Can I have a spinal tap now, to re-inject later if I become unhealthy?

Coworkers were discussing the topic of spinal taps.

Now, I am young, not so bright, and reasonably healthy. Is it possible to have a spinal-tap now, and then have the fluid cryogenic-ally frozen? I wonder if I become sick later in life, whether a doctor can then re-inject my spine with the healthy fluid, bringing me back into good health.

Maybe this could be the next treatment that beats stem cells?

Why are you ascribing miraculous properties to spinal fluid? I mean, it is one of your precious bodily fluids, but it’s not a cure-all.

Well, I am not familiar with which sorts of diseases or disorders affect your spinal fluid, but I want to be able to try to fight them later on in life. I think it would be a worthwhile procedure now that I am young.

I have some questions here:

What illnesses are treated with (re)injections of cerebrospinal fluid? I’m not a doctor, but I’m not aware of any.

How long can CSF be preserved once extracted?

Do you realize how painful lumbar punctures are supposed to be? Here’s the needle.

CSF is water with a little bit of sugar and a little bit of protein in it. Maybe a few white cells. It’s boring and empty.

Perhaps the OP is confusing a spinal tap with a bone marrow extraction? Banked bone marrow could conceivably be reintroduced into a person who later developed a leukemia. Bone marrow is much more interesting than CSF, it’s basically an immune system factory that also makes blood and platelets.

I was not confusing the two. I want to have a vial of CSF for later.

On the topic of bone marrow transplants, now that sounds like a very painful procedure. What is the shelf life of bone marrow? I would rather keep mine for later, as greedy as that sounds.

Cerebrospinal fluid is “turned over” 3 times a day.

I can’t imagine something that is cycled that heavily being something that is unique for preserving health.

Yes, lumbar punctures are used to check for some forms of infection, primarily nervous system infections. Doesn’t mean putting in a Liter of saved spinal fluid would do anything to clear up an infection.

What diseases or afflictions use CSF as a treatment?

So far it sounds like you’re better off saving jars of your own urine. You get the same medical benefits without the pain and the trip to the hospital.

Again, for what? There are some bone marrow cancers where treatment involves reinjection of your own stem cells, but I don’t think there is any advantage in taking out those cells now - you might as well wait and have the procedure on the off chance you contract one of those cancers.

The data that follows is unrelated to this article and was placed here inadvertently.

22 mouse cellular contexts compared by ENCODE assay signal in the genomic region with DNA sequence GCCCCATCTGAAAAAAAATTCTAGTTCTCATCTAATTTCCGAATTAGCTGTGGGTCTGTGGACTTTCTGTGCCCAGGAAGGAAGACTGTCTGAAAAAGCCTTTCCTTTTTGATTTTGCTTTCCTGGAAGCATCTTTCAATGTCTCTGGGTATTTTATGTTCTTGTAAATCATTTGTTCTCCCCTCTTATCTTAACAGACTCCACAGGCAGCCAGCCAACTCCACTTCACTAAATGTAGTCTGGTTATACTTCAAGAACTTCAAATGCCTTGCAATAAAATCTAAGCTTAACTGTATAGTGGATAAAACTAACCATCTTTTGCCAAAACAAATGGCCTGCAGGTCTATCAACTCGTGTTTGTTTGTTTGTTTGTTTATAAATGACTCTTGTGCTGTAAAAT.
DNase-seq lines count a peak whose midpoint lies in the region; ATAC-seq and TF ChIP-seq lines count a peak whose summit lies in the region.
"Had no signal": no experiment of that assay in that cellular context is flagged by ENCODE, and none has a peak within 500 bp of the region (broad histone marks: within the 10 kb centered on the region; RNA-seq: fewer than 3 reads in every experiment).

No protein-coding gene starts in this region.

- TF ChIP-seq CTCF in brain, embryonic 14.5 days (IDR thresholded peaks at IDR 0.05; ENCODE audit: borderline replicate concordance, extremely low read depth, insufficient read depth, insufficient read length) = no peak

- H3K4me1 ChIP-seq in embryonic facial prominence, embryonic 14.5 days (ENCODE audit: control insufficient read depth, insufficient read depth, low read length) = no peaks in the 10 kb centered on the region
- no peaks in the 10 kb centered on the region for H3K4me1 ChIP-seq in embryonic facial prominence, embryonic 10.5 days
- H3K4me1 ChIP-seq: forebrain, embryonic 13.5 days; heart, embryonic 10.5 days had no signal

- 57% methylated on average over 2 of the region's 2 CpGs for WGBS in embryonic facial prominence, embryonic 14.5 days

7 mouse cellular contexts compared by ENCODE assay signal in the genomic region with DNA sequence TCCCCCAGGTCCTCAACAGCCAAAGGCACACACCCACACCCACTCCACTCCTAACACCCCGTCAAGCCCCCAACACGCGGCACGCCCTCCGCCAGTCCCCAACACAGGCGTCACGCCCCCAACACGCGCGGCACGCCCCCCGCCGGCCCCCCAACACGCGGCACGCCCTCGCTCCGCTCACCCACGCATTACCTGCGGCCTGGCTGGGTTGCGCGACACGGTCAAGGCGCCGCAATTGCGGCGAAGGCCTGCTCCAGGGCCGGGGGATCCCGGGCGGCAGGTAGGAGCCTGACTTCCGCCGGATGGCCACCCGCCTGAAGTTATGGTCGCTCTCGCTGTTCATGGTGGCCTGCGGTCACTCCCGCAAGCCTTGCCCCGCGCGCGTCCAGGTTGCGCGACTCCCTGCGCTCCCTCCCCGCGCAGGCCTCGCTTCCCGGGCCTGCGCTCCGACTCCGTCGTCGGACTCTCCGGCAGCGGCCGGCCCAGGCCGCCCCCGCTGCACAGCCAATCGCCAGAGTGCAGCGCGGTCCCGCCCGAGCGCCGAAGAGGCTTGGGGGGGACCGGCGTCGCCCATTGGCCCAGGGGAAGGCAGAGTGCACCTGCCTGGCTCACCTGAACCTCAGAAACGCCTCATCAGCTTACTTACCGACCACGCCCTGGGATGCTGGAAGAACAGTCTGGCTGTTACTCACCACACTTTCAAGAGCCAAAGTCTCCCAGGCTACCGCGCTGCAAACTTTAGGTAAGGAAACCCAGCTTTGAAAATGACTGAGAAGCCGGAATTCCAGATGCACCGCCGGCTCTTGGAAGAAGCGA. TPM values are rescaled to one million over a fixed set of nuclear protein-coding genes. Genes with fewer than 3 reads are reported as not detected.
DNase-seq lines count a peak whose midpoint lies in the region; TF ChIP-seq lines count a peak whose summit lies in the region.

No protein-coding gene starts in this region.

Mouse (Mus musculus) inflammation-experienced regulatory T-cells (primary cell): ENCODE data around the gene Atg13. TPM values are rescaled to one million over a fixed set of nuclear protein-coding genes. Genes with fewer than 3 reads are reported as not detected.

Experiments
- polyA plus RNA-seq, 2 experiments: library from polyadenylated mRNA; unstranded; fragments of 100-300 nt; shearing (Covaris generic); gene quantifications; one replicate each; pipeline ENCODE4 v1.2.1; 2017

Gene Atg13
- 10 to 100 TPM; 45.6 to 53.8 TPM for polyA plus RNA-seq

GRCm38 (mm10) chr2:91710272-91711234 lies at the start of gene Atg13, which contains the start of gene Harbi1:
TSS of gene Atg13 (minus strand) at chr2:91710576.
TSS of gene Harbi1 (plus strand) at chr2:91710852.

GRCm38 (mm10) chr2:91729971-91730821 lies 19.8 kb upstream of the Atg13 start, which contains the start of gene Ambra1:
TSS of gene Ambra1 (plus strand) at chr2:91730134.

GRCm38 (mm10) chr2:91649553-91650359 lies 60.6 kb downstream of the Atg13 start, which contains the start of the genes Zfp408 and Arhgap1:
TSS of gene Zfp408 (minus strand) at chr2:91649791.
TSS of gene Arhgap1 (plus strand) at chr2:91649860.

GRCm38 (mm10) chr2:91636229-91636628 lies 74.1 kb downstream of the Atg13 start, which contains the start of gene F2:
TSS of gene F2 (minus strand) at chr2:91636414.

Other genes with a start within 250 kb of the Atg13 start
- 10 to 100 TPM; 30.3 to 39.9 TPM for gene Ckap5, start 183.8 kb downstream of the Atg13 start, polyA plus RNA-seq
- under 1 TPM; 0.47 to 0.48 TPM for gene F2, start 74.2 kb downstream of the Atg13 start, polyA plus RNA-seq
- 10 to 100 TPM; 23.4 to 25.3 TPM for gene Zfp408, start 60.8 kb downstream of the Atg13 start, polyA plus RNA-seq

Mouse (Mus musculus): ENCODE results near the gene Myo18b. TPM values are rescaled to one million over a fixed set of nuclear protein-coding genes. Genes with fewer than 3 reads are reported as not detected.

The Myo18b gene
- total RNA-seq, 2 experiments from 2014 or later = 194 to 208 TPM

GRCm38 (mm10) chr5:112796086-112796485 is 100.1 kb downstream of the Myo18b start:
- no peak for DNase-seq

CSF isn’t used to treat any diseases, as far as I know (IANAD). My impression is that spinal taps are used to withdrawal CSF, either for further testing or to relieve pressure, not to top you off with new brain lubricant.

A) Maybe, but there would be no reason to, because B)No, a doctor couldn’t. Because there’s no disease or condition that a re-injection of your own CSF would treat. C) No.

So… potentially useful if at some point in the future, briankeys becomes a bit dehydrated.

But probably not close to the ideal solution to that problem.

Have you ever actually experienced a spinal tap? I have, and it’s not something you’d subject yourself to voluntarily.

I’m inspired to keep my poop in jars, just in case I need it later.

It goes to 11.

When storing and re-injecting any bodily fluid, there is always the risk of infection. Well, of all such fluids/places, the likelihood and consequences of developing an infection in the CSF (i.e. meningitis) (link is gross - be forewarned) may be highest and catastrophic, respectively. So, you better have a damn good reason for carrying out such a procedure.

Spinal taps are a real thing? Huh. Live and learn, I guess :smiley:

Spinal faucets, probably.

CSF’s main use is to cushion the brain and spinal cord. Saving one’s tears is more worthwhile. (No, there aren’t any practical uses for saved tears either, that I know of.)

maybe if you deep froze it it still would be good for awhile for use as a fecal transplant, for some it is the only (not self donation) effective procedure.